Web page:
The US can advance democracy without being the world's sheriff
In his New York Times op-ed, David Brooks says the US is facing an identity crisis — protecting liberal and progressive values at home while doing little to stop autocrats elsewhere. But has the US really abandoned its values abroad just because it's withdrawing from Afghanistan? Ian Bremmer and Eurasia Group analyst Charles Dunst take out the Red Pen to argue that the US can advance democracy without being the world's sheriff.
Today we are taking our Red Pen, first time we're doing this, through recent op-ed by veteran columnist and best-selling author David Brooks of The New York Times.
The title of the piece is "The American Identity Crisis," and it focuses on the US withdrawal from Afghanistan. Coming to a theater not so near you real soon. And how it represents a double standard that Brooks believes America is experiencing—protecting liberal and progressive values at home (and many would argue with that point alone by the way) while abandoning allies in Afghanistan and doing little to stop the rise of autocrats elsewhere.
Let's get out the Red Pen.
First, Brooks laments that in, quote, "Iraq and Afghanistan, America lost faith in itself and its global role—like a pitcher who has been shelled and no longer has confidence in his own stuff."
That's right, but I'd argue the roots of this lost confidence go back a lot further. It was after the Vietnam War that Americans seriously began to question their ability to transform the world. And let's also remember the deaths of American soldiers in Somalia back in 1993, reinforced that sentiment: President Bill Clinton was so shell-shocked that he refused to intervene in Rwanda during that country's genocide.
Next, Brooks writes that the "two-decade strategy of taking the fight to the terrorists, in Afghanistan and elsewhere, has meant that global terrorism is no longer seen as a major concern in daily American life."
I'd say it's no longer seen that way because it's no longer a daily concern in terms of actions taken at home. US intelligence and law enforcement officials have spent vast sums over the past 20 years in the United States and on borders to protect the American people. If anything, US interventions abroad have made Americans less safe, not more: Exhibit A, destabilizing Iraq fostered the rise of the Islamic State, which continues to wreak havoc in and beyond the Middle East.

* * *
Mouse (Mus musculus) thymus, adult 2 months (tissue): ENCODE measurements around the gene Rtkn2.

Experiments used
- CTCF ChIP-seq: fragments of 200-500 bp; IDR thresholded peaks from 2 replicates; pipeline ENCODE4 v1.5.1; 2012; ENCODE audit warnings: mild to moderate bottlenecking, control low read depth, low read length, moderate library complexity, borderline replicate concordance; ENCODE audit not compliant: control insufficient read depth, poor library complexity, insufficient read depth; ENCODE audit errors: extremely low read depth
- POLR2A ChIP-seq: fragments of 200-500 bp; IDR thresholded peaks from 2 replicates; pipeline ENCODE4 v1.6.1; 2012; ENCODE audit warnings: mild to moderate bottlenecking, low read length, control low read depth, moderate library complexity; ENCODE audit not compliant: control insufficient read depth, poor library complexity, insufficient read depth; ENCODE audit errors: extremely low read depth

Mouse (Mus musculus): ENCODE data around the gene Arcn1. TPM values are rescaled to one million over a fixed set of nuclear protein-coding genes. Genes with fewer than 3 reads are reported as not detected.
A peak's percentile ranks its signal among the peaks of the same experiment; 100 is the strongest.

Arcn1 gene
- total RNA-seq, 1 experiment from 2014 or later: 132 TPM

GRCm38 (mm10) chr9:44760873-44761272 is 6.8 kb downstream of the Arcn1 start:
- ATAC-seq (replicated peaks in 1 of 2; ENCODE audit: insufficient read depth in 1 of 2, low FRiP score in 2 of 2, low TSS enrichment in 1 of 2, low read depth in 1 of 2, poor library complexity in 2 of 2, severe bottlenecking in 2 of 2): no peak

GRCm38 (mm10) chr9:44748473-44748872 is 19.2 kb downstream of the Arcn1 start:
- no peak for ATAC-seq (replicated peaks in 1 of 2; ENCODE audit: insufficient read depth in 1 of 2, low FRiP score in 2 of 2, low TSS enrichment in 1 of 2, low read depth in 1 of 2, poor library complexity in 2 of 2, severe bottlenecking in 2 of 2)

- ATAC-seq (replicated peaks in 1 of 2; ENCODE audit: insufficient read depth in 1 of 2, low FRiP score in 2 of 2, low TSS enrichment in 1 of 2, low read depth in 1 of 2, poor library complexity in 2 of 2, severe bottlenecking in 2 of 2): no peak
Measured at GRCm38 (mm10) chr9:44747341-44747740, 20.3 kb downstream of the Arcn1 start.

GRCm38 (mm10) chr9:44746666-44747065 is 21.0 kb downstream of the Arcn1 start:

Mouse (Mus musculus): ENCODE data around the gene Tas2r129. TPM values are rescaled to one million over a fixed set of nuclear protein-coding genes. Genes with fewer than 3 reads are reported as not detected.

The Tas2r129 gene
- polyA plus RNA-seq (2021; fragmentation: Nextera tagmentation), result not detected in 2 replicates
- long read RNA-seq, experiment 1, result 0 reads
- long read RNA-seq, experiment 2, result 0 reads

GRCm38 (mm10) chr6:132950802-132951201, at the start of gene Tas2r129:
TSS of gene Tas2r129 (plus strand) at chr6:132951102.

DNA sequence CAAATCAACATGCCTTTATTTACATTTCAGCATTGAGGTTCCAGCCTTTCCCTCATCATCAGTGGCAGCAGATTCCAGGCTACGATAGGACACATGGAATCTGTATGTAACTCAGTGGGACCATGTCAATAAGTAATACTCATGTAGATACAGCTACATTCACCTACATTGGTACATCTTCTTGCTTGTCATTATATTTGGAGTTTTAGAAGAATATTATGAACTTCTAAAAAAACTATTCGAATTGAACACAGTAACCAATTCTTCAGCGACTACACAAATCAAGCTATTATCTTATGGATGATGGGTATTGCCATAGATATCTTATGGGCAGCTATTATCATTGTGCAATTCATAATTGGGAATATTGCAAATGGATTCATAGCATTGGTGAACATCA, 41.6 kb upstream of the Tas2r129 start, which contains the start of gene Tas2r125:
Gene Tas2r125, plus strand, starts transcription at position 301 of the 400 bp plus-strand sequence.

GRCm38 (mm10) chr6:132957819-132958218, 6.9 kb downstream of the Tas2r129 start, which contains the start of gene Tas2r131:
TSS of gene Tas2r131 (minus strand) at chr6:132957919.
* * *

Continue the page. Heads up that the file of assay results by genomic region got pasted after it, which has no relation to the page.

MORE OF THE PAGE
Brooks also writes that there's "a strong possibility" that the US withdraw from Afghanistan "will produce a strategic setback and a humanitarian disaster."
Yes, a humanitarian disaster if the Taliban does take over, and I think that's likely—women and ethnic minorities will suffer. But that was already looking pretty likely—in fact, the Biden policy review expected that the Taliban was likely to take over the course of the Biden administration, absent a troop surge, and nobody thought that that was politically feasible. And a strategic setback for the United States? Well, that's a harder one to argue. I mean, a Taliban-led Afghanistan might be a thorn in Biden's side but it's not going to derail his top foreign policy priority by far, which is managing over surging China. And on that issue, by the way, that's a key reason that Beijing wants the Americans to stay in Afghanistan because the Chinese government knows that they're going to end up supporting the Taliban government while facing blow back from regional warlords in Afghanistan. That doesn't work.
You still with me? I've got a couple more points to go and still have a little red ink. Brooks writes that the United States is competing against countries like China and Russia "in an economic, cultural, intellectual, and political contest all at once—A struggle between the forces of progressive modernity and reaction."
Now, if values are so important to US foreign policy, why is Washington on such good terms with Egypt or Saudi Arabia, whose positions on LGBTQ and women's rights are anything but progressive. Some in the United States do want to advance liberal values the world over, but the US doesn't have either the capacity or the inclination to do so everywhere. Plus, the struggle between the United States and China, and with Russia to a lesser extent, is less about exporting culture than about shaping the global order.
And finally, Brooks says "to fight Trumpian authoritarianism at home, we have to fight the more venomous brands of authoritarianism that thrive around the world. That means staying on the field."
Now the United States should remain an active player in global affairs, I certainly agree with that. But "staying on the field" does not equal military intervention. Should the United States send forces into Myanmar as the country edges closer to becoming a failed state? I mean, how about Haiti, right in American backyard, following the president's assassination in his home. The United States can't afford to use military force whenever something goes wrong all over the world. There are plenty of ways to advance democracy—such as sending humanitarian aid and establishing cultural changes—without becoming the world's sheriff. Given how Afghanistan, Iraq, and other recent US military interventions have turned out, these soft power tools deserve a lot more attention.
So there you have it. That's your Red Pen for today. We'll see you again soon. In the meantime, stay cool in the dog days of summer. Moose told me to let you know that. Be good. Talk to you soon.
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